Famed computer whiz and philanthropist Bill Gates gave a special shout-out to Fresno Unified at the annual Great City Schools conference, held in Cleveland last week.
After pledging nearly $2 billion to innovations in education, Gates pointed to a program the district started last year as an example of the direction he wants to see schools take.
“Many states, districts and schools now have the data they need to track student progress and achievement, and some are using it to great effect,” Gates said in his speech at the event. “In Fresno, a new data system revealed that students weren’t aware of their college options. So, the district created individualized college information packets for every senior who met the state’s college requirements. The result was a 50 percent increase in the number of students applying to California public universities.”
50%More Fresno Unified students applied to UC and CSU schools outside of Fresno after the packets were sent home.
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Fresno Unified’s college packet program sends high school seniors home with individualized packets with information about the colleges they are eligible to apply for, and connects families with financial aid resources. The packets increased the number of students applying to UC and CSU schools outside of Fresno by about 50 percent.
Fresno Unified’s graduation rate is 85 percent, but less than 50 percent of students meet A-G requirements, which are courses required to get into college.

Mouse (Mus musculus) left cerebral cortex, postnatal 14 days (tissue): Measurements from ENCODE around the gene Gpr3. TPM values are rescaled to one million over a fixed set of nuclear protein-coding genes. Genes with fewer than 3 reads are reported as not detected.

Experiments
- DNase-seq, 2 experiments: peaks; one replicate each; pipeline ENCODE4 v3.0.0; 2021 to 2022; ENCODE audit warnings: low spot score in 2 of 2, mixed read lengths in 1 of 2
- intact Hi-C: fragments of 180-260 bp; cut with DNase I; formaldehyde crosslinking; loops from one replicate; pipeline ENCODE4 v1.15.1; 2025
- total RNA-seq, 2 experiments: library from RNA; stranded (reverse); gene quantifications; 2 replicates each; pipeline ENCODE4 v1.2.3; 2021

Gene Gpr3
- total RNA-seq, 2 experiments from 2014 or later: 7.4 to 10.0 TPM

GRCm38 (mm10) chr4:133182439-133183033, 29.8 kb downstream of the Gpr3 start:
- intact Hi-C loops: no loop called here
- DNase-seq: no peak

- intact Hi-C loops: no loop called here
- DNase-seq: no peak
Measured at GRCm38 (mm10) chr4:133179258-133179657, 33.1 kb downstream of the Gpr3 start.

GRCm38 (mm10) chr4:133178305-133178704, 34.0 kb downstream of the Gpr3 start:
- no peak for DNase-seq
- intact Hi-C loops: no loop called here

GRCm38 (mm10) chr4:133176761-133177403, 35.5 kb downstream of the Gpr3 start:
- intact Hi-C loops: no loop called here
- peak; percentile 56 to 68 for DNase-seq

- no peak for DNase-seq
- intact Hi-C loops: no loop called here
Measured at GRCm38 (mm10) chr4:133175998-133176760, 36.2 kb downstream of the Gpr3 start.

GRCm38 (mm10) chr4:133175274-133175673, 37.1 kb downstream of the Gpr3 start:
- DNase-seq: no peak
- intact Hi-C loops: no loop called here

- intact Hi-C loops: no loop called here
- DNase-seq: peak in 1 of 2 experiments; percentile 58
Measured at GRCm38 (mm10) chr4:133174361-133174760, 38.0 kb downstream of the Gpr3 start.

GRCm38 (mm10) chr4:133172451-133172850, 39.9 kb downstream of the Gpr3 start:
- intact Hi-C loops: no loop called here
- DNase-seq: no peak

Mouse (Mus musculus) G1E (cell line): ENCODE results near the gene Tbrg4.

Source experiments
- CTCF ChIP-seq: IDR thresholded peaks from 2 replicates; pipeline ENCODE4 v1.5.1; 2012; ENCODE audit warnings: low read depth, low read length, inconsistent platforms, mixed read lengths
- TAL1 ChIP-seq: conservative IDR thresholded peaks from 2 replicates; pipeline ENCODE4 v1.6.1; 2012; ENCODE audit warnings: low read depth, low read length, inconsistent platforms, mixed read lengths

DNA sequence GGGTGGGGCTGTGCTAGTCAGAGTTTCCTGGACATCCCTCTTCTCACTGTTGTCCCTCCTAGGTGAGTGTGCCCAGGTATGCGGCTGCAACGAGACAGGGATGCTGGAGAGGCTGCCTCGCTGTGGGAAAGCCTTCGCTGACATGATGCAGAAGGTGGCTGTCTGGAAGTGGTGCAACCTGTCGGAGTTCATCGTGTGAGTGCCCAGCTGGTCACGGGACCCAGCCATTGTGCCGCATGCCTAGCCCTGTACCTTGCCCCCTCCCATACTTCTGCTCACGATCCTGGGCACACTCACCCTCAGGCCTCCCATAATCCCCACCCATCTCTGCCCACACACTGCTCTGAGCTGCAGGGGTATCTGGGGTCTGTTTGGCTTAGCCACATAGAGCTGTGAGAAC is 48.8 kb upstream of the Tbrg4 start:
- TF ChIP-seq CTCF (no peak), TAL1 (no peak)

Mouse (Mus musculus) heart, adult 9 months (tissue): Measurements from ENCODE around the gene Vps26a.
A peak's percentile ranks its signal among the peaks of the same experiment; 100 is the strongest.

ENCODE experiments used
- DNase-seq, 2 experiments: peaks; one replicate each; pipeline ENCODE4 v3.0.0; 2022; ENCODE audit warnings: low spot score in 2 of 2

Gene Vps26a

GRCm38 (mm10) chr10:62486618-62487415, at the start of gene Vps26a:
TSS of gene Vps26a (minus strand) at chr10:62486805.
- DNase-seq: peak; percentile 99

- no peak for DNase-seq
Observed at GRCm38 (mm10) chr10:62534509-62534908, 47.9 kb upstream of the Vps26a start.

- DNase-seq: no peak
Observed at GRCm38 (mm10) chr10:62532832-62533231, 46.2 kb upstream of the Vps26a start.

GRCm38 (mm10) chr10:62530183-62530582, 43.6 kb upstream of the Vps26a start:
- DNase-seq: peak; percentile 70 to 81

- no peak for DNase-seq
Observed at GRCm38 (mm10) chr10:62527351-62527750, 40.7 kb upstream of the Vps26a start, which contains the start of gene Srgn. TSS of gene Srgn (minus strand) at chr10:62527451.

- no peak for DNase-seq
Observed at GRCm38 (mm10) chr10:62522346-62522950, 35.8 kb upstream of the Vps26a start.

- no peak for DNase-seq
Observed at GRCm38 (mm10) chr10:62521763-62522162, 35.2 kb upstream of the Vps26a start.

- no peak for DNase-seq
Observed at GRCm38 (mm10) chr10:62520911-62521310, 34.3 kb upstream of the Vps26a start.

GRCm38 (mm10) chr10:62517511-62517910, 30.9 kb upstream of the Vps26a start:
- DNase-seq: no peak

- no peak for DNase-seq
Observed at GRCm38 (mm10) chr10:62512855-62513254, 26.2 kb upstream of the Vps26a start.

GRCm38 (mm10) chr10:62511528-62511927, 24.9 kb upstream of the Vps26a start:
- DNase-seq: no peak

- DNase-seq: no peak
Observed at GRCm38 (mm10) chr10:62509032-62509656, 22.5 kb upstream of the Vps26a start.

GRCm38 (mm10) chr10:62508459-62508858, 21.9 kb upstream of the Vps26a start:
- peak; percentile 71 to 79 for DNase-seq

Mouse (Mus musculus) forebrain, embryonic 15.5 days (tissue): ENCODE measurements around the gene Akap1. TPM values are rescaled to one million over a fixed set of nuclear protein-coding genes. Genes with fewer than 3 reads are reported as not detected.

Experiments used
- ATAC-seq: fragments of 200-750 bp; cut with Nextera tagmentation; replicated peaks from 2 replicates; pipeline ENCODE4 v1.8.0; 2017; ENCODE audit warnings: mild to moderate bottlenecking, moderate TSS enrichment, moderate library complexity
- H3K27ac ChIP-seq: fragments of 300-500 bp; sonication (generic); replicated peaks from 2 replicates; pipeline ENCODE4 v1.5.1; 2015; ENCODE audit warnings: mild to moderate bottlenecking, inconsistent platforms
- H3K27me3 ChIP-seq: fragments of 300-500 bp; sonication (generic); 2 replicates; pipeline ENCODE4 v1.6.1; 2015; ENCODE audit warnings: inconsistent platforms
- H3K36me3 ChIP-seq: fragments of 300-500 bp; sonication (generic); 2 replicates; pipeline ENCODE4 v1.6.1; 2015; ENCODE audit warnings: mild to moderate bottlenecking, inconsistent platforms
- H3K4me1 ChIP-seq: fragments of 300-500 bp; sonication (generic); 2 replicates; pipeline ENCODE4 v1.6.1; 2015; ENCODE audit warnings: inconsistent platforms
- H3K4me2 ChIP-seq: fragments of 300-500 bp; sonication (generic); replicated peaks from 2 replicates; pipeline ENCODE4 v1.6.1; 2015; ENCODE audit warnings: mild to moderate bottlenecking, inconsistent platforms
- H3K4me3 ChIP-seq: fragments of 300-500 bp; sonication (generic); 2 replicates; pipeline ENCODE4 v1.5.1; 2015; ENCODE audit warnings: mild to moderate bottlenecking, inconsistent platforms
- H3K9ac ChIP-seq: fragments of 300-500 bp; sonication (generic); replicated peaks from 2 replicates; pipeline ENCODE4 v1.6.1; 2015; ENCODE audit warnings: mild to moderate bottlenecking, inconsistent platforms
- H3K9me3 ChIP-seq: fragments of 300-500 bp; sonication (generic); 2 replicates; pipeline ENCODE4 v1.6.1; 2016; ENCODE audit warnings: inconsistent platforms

Kurt Madden, Fresno Unified’s chief technology officer, attended the Council of Great City Schools conference – an event for the country’s largest urban districts – and said he was pleasantly surprised by Gates’ comments.
Many states, districts and schools now have the data they need to track student progress and achievement, and some are using it to great effect.”
Bill Gates at the Great City Schools conference
“The takeaway was there’s no silver bullet, and it’s really about the ecosystem – that learning can be more local. The way you teach and the way you address your kids is different across cities,” Madden said. “The reality is (Gates) does not spend much in California, so it was very significant for him to get up there and say, ‘here’s how we’re going to spend money in the future,’ and then highlight two examples in California – both that Fresno is involved in.”
Gates also gave a nod to the CORE districts, a group of eight schools in California, including Fresno Unified, that have implemented new academic standards and aim to “use more than just test scores” to measure student success.
“We believe this kind of approach – where groups of schools have the flexibility to propose the set of approaches they want – will lead to more impactful and durable systemic change that is attractive enough to be widely adopted by other schools,” Gates said.